India operates the Mirage 2000, a versatile multi-role fighter aircraft from France, also being upgraded and given a more powerful performance envelope.
Sukhoi Su-30MKI: India has been procuring and manufacturing the Su-30MKI, a highly capable multi-role fighter jet, also from Russia. It forms a significant part of the IAF’s fleet, and manufacture should be continued not because of a Russian arm twist but because it serves our purpose admirably.
HAL Tejas (India): The Light Combat Aircraft (LCA) Tejas, designed and manufactured by Hindustan Aeronautics Limited (HAL), will be a good addition at 100 units, of which 50 have been built.
In the present condition, India’s best bet to reach full fighter strength is to engage in collaborations and procurements from multiple agencies.
The United States comes to the party with the F-16, F/A-18, and F-35. Collaborating with the U.S. is now a probable scenario. It suits Washington’s desire to keep a balance of power in this hemisphere and rein in China.
France is now jockeying into being the favourite store for New Delhi, especially after the deal to buy three Scorpene submarines and another 26 Rafale M fighters.
A dark horse could be Israel. It’s F-15I availability or a collaboration on upgrading existing platforms. Israel has been a significant partner for India in defence deals and JVs. To quote: “The F-15I is the product of unparalleled collaboration between Boeing, the U.S. Air Force and the Israel Air Force,” said Mike Sears, Boeing president of the McDonnell Aircraft and Missile Systems group. “Soon, the F-15I will take to the skies in protection of Israel’s peace. And when it does, its performance will be a dramatic testament to this team’s aggressive drive for perfection,” he had said.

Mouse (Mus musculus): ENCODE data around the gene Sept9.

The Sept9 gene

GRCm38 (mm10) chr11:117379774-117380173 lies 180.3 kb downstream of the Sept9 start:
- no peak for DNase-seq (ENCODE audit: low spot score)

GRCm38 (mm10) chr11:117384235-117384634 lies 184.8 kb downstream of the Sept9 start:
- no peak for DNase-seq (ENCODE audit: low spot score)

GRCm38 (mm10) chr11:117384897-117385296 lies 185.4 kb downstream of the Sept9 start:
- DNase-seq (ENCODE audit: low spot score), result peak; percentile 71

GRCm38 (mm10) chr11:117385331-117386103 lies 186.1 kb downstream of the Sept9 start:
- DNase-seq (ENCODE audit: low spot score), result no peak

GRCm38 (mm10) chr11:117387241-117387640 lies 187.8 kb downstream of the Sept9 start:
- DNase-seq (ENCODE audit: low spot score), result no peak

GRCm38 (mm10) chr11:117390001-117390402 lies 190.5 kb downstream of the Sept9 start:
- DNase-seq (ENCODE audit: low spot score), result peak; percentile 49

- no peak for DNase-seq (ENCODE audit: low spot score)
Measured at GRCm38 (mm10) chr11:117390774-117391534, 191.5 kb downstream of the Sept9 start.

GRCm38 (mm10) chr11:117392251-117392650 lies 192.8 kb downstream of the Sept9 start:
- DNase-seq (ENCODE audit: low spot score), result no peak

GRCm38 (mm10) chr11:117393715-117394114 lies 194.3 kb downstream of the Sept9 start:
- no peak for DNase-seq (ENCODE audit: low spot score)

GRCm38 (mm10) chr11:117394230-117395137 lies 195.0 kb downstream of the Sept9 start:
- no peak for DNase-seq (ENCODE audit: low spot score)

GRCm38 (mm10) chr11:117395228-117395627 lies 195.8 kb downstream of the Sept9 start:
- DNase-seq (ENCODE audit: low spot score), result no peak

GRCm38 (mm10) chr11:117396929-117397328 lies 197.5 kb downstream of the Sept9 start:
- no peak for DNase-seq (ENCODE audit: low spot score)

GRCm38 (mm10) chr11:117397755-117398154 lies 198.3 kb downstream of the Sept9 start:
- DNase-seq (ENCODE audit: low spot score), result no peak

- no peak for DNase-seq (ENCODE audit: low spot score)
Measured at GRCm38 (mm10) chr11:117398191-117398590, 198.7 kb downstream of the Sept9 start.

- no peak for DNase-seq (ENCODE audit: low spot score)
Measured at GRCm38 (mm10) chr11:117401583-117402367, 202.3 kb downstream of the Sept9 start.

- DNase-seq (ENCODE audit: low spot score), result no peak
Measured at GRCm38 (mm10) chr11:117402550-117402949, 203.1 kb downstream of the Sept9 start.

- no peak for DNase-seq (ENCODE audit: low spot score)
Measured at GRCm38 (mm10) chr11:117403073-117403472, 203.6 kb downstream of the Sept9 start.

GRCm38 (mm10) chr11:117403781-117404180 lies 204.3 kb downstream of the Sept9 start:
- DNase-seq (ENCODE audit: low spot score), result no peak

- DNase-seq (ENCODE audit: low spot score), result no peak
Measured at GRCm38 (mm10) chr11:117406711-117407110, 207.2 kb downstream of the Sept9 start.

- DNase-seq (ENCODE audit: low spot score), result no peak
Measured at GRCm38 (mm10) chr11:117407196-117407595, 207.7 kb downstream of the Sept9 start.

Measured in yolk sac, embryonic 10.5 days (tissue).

This is the right time to explore markets we have seriously entered. Emerging defence suppliers like Sweden (Saab Gripen) and South Korea (KAI KF-X) could boost our technology and add to the diversification.
The one factor that we need to be cognizant of is the fleet mix and what, in civil aviation, is the twin basis of mixed fleet flying and cross-crew qualifications. Close similarities between planes allow for a shorter crossover. Compatibility may not be the same in fighter aircraft as it is in the 737 and 320 families, but training pilots is not cheap, and the more kinds of aircraft, the higher the cost of pilots and maintenance.
India arguably brings out the best pilots, almost as if there was something special in their DNA. Pilots in air force lore have met the enemy in the sky with inferior aircraft and come out on top. In 1971, the Keelor brothers, in their dated Gnats, had the drop on the Pakistani Sabre jets, and their skill and talent have been repeated by a thousand pilots.
As many as 295 accidents have occurred since 1963. On this day, it is only right to remember the 170 pilots who died in MiG 21 crashes, salute them and in their honour, never put men and women in flying machines that are obsolete or aged.
Bikram Vohra is the Consulting Editor of Indian Aerospace & Defence